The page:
1. Lumber? Kids do throw things a ceiling fans, just to watch them fly off, at least until a grownup catches them. But lumber?

  2. Well, one can make sturdy/heavy things with Lego blocks (think paving stone) and some of these wooden ceiling fans are pretty cheap. I think this is a rerun: it looks familiar.

  3. I think the idea for the lumber part is that ceiling fans are never used (either unnecessary or easily broken) and only useful as scrap wood. Which is not my experience, I use it all summer, but maybe for a heavy user of air conditioning.

    No idea on the Lego part

  4. The implication seems to be that flinging Lego pieces regularly damages ceiling fans to the point where the blades are only useful as lumber. Really?

  5. @ CaroZ – I don’t think the damage was supposed to be that extensive: more like “lightly pockmarked”.

    P.S. In any case, the whole setup (and execution) is so contrived that it just doesn’t work as a joke. Using “wood” or “boards” would have worked better (rather than “lumber”), but still would not have rescued this strip.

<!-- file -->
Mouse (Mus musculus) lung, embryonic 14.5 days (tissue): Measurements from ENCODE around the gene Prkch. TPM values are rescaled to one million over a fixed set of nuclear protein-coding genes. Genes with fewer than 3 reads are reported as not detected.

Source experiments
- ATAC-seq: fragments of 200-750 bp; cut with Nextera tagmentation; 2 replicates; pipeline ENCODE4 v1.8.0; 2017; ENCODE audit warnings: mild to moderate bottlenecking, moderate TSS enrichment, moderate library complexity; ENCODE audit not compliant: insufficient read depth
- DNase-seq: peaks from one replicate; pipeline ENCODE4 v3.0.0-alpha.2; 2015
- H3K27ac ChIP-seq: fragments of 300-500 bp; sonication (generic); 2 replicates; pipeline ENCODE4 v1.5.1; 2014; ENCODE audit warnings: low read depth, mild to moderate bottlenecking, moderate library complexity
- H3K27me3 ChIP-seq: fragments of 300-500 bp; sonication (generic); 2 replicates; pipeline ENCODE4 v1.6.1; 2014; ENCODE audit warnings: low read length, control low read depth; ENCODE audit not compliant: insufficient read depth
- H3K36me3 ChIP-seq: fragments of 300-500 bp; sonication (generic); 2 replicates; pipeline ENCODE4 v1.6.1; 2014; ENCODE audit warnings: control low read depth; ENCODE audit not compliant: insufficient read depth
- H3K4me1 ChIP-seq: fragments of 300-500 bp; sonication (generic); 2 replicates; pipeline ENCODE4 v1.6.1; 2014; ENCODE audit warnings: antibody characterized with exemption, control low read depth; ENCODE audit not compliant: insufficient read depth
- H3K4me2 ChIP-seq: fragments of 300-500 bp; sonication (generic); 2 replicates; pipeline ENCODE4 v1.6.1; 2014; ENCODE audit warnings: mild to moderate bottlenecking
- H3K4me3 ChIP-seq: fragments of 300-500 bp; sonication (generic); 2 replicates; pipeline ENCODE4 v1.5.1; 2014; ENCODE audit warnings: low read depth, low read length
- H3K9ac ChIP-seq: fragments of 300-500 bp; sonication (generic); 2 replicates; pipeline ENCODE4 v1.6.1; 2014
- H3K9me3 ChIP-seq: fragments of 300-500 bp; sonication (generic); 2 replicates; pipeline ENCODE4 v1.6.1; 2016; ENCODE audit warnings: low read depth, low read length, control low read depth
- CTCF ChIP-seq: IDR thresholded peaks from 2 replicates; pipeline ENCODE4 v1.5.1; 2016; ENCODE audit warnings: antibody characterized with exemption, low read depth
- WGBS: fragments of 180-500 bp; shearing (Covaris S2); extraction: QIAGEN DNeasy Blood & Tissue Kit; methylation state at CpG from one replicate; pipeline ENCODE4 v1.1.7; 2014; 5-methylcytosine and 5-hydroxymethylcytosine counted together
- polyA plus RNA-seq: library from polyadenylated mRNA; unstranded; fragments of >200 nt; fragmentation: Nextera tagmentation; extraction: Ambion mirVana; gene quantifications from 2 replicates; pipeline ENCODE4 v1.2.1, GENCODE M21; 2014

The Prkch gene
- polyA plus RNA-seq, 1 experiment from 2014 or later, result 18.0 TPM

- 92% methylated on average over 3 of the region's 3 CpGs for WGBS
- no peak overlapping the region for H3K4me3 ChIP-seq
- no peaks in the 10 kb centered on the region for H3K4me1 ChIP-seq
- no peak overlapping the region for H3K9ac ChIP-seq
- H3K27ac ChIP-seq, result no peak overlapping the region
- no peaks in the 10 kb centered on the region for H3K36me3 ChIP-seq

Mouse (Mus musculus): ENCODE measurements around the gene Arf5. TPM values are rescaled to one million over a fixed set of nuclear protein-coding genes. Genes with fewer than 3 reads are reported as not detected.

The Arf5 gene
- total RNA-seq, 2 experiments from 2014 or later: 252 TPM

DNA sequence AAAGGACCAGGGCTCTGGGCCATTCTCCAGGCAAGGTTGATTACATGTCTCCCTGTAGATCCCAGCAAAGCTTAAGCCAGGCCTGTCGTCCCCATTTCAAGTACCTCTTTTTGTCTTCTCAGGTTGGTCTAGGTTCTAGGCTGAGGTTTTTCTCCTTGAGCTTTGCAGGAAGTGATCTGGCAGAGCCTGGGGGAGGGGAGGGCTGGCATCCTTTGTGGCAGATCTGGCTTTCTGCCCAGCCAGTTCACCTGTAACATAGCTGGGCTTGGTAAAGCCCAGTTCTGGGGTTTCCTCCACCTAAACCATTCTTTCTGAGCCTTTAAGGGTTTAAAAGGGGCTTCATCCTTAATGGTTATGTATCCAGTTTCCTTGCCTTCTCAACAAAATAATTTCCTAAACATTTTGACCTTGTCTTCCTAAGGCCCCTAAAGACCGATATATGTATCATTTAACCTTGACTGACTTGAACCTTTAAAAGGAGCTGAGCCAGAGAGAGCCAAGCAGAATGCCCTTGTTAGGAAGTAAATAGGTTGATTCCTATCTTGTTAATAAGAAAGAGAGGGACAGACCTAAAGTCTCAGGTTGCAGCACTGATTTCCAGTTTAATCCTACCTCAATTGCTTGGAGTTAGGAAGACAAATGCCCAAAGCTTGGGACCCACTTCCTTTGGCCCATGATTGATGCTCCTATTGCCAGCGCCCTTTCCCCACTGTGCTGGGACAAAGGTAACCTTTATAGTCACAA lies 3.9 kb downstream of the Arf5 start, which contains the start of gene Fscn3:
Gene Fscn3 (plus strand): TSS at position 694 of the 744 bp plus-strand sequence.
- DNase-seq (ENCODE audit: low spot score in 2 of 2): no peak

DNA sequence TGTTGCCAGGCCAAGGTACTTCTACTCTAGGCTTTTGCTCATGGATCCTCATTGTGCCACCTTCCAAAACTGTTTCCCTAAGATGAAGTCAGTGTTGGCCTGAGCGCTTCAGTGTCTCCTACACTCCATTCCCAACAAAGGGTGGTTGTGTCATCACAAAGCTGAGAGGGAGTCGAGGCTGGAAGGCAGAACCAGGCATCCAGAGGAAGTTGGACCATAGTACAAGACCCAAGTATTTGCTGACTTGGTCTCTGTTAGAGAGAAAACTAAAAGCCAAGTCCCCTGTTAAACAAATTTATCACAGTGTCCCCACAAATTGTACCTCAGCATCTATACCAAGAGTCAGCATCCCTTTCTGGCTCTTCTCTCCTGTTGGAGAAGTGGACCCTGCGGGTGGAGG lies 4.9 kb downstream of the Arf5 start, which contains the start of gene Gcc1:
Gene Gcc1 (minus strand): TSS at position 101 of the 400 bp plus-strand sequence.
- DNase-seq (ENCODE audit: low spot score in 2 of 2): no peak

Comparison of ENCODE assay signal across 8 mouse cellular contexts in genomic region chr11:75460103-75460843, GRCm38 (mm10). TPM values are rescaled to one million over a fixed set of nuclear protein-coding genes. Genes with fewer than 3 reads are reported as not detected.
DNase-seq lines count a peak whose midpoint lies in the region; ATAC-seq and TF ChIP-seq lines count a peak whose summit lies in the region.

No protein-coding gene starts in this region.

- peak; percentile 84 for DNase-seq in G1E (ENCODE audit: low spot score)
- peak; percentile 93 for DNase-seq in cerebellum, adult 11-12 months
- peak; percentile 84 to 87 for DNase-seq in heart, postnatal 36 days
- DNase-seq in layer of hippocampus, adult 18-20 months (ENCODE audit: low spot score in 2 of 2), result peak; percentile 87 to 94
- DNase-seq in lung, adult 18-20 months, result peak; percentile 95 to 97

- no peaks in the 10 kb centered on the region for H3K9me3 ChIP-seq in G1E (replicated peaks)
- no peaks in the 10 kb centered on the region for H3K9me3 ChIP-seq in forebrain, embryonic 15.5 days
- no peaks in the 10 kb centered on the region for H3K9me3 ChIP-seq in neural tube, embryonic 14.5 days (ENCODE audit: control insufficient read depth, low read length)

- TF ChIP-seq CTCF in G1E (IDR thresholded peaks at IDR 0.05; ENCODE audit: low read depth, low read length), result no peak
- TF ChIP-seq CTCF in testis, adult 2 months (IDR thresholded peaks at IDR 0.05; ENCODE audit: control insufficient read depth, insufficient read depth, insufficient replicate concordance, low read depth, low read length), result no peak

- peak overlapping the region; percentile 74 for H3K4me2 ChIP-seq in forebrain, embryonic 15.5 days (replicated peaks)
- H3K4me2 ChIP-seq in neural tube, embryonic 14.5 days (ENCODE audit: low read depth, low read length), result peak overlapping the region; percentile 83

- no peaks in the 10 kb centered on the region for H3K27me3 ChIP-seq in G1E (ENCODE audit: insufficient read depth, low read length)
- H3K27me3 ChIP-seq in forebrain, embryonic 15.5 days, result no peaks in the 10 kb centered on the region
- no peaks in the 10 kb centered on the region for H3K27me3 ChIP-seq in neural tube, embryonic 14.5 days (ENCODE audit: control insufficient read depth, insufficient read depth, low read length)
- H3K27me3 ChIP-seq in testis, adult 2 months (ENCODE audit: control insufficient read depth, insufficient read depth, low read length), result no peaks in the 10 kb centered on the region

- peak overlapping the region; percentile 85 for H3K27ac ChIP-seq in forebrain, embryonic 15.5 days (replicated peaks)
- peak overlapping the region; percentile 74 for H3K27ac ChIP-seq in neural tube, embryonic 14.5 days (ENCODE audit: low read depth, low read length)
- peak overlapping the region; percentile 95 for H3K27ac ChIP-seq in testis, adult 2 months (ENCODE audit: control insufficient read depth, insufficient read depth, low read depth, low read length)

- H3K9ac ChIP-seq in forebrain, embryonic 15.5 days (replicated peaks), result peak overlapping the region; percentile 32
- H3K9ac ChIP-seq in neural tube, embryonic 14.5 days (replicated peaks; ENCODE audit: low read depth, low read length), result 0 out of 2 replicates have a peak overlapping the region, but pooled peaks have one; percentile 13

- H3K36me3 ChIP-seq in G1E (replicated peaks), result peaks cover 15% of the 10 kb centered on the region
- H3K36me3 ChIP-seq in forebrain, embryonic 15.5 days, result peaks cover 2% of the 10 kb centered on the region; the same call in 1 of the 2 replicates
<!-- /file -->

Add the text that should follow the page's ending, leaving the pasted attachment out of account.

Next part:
6. In my much younger days (i.e., still single), my beer buddies played a game they dubbed “fan ball” – one ceiling fan, one hacky sack-type ball, copious amounts of malt beverages. Hilarity always ensued… eventually, anyway, as the empty bottles gained on and overtook the full bottles.

  7. “I don’t think the damage was supposed to be that extensive: more like ‘lightly pockmarked’.”

    If the fan isn’t damaged to the point of not working as a fan anymore, then it’s still a fan, and not a source of lumber, lightly pockmarked or otherwise.

  8. @DPWally, I think people with central air need ceiling fans, too, to keep the air moving and reduce the time the AC is on.

  9. I am 4′ 8″, my late husband was 6’3″. Ceiling fans were very helpful to keep the temperature in a room consistent throughout, up and down, otherwise one of us froze while the other roasted.

    Note that without electricity, it’s lumber.

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